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ASRA Statement on the Opioid Crisis

Nov 16, 2016

Anne Snively
opioids

Approved by the ASRA Board of Directors, November 16, 2016

 

According to the Institute of Medicine’s 2011 report “Relieving Pain in America: A Blueprint for Transforming Prevention, Care, Education, and Research,” treatment of pain costs the United States more than half a trillion dollars every year.

The increase in the prevalence of pain has been associated with an increase in opioid prescriptions, opioid consumption, drug misuse, diversion, dependence, addiction, and opioid-related deaths.

The current opioid crisis is believed to be the result of multiple contributing factors. These include (but are not limited to) pressure from governmental agencies on pain management and patient satisfaction, a lack of knowledge among health care providers regarding how to safely and effectively minimize the addiction potential of opioid medications, increased availability of opioids, and diversion of legitimate opioid prescriptions.

There is a parallel relationship between the availability of prescription opioids and their resulting diversion and abuse.

It is the position of the American Society of Regional Anesthesia and Pain Medicine (ASRA) that pain should be diagnosed and treated using a comprehensive, multidisciplinary, interdisciplinary approach.

Opioids are not the first-line therapy for chronic non-cancer pain conditions. A patient-centered approach is essential, and opioids, prescribed in reasonable dosages with continued surveillance for benefit, usage, and adverse effects (including aberrant behaviors) should be reserved for patients with intractable chronic pain that is not adequately controlled with non-opioid treatment options, including other pharmacological therapies and interventional pain procedures. An opioid exit strategy should be implemented to wean patients off opioids who do not experience an improvement in analgesia, psychosocial, and physical function.

Education, research, and advocacy are critical to accomplishing these goals.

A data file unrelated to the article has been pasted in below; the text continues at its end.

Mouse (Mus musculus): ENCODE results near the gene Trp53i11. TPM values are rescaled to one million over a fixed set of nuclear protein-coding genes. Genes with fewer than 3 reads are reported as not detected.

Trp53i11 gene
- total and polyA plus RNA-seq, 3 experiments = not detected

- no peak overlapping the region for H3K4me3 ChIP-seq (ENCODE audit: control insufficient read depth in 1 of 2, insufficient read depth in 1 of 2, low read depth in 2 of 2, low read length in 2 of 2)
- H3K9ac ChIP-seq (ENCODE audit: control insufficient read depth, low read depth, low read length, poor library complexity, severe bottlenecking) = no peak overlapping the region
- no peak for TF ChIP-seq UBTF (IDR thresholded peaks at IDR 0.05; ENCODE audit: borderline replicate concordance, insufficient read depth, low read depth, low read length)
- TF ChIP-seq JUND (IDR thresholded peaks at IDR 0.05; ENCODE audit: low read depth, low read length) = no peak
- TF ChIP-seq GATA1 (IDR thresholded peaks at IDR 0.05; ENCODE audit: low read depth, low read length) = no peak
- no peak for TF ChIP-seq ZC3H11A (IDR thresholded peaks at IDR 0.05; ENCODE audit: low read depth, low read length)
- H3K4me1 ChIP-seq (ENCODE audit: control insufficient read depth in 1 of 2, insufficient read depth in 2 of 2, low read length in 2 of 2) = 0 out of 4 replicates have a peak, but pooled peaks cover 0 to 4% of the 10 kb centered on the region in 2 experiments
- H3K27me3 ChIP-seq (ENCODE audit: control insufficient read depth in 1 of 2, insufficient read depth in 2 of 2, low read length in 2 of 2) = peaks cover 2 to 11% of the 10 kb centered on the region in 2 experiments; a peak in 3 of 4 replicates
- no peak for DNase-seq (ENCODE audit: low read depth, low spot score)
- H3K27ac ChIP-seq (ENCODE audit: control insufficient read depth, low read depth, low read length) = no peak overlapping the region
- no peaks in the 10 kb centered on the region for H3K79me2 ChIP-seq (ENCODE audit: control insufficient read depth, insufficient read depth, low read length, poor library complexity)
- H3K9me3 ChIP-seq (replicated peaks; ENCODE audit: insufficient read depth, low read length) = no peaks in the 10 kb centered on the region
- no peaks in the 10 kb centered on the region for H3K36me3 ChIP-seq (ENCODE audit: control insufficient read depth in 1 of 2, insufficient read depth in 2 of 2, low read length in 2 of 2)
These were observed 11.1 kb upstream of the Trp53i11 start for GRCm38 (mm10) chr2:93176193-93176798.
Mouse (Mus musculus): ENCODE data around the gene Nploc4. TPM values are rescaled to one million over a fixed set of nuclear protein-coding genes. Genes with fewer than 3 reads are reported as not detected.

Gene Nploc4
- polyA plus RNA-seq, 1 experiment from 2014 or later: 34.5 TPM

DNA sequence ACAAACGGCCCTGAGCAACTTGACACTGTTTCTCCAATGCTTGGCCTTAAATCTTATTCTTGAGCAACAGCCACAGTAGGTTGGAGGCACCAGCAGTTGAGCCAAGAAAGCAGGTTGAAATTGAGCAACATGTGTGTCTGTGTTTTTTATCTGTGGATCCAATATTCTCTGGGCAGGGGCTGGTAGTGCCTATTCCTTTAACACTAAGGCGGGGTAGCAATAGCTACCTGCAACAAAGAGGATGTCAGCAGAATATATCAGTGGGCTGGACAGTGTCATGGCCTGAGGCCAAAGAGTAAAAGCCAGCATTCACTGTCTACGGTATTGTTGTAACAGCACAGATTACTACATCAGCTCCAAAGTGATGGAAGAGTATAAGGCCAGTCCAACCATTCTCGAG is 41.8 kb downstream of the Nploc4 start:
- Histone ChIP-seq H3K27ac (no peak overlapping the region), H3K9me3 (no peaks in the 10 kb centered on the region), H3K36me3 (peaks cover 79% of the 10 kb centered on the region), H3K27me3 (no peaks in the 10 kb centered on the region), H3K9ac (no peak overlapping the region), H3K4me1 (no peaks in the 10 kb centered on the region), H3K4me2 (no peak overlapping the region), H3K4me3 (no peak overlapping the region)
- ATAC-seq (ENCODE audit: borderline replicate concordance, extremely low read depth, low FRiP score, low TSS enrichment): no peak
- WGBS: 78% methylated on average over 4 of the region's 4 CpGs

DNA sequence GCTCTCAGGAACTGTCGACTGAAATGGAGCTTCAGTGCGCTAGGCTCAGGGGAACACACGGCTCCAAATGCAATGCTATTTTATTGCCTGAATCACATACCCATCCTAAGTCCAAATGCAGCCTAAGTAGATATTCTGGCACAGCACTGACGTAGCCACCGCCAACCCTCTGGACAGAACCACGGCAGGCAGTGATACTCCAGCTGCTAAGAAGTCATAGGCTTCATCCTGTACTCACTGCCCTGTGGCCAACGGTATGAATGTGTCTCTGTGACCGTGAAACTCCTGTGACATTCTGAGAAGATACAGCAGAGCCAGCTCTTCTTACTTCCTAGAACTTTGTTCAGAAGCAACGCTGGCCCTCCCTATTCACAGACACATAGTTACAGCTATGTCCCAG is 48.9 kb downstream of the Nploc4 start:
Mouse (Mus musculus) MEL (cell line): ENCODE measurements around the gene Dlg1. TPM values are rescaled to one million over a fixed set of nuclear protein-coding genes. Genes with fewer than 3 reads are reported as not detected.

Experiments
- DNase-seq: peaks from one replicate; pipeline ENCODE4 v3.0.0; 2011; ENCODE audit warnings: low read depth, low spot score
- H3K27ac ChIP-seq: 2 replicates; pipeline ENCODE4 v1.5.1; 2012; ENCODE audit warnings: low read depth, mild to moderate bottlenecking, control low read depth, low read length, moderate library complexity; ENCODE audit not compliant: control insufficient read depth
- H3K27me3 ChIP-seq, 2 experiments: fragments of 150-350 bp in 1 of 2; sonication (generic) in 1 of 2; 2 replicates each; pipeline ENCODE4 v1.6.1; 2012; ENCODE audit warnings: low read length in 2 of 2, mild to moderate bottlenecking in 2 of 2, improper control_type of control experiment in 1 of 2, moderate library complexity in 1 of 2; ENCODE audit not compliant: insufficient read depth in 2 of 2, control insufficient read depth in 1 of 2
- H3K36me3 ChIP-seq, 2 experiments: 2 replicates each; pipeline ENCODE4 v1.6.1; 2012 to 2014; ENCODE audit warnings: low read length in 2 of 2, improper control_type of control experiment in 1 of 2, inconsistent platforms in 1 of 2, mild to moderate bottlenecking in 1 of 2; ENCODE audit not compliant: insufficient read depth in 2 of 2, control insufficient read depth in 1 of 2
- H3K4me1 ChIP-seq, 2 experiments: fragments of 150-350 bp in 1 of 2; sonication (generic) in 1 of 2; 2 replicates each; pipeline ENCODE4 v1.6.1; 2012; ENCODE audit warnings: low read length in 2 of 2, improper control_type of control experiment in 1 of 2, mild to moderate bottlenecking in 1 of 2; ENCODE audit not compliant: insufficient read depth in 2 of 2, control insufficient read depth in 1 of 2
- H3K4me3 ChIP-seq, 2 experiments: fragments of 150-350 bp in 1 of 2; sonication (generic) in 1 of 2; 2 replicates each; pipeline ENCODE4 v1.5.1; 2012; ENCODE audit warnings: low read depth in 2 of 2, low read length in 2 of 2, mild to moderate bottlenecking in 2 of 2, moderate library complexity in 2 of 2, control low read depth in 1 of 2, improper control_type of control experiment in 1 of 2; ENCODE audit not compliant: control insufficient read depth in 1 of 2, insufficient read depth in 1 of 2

• Education: Physicians and the public must be educated on multimodal approaches to pain management and safe use of opioids. Currently, the majority of opioid prescriptions are written by physicians without appropriate training in pain management, highlighting the need for education in opioid implementation of therapy, the use of adjuvants for the treatment of different pain conditions, diagnosis and treatment of short-term and long-term opioid side effects, patient monitoring and drug screening, management of individuals exhibiting aberrant opioid behaviors, and implementation of risk evaluation and mitigation strategies (REMS). ASRA also advocates that naloxone (Narcan®) should be made available to high-risk chronic pain patients and their family members. Patients and healthcare providers should be educated on the indications and appropriate use of naloxone to treat opioid overdose.

     

  • Research: The promotion and support of research to demonstrate clinical therapeutic outcomes when using opioids in the management of chronic pain are critical. Research is needed to elucidate the factors leading to abuse, misuse, overdose, and aberrant behaviors.

     

  • Advocacy: Advocating for legislative and regulatory policies to allow legitimate pain patients to access opioids while limiting inappropriate prescribing patterns and opioid abuse is essential. Key stakeholders must advocate for insurance coverage policies to allow access to, but not limited to, non-opioid pain therapies, including other adjuvant pharmacological therapies, physical therapy, and interventional pain management options.

 

Bibliography

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Institute of Medicine of the National Academies. Relieving Pain in America: A Blueprint for Transforming Prevention, Care, Education, and Research. Available at: http://www.nationalacademies.org/hmd/~/media/Files/Report%20Files/2011/Relieving-Pain-in-America-A-Blueprint-for-Transforming-Prevention-Care-Education-Research/Pain%20Research%202011%20Report%20Brief.pdf. Accessed September 18, 2016.

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Substance Abuse and Mental Health Services Administration (SAMHSA). Opioids. Available at http://www.samhsa.gov/atod/opioids. Accessed September 18, 2016.

Substance Abuse and Mental Health Services Administration (SAMHSA). Behavioral Health Trends in the United States: Results from the 2014 National Survey on Drug Use and Health. Rockville, MD: U.S. Department of Health and Human Services, 2015.

Zgierska A, Miller M, Rabago D. Patient satisfaction, prescription drug abuse, and potential unintended consequences. JAMA. 2012;307(13):1377-78.

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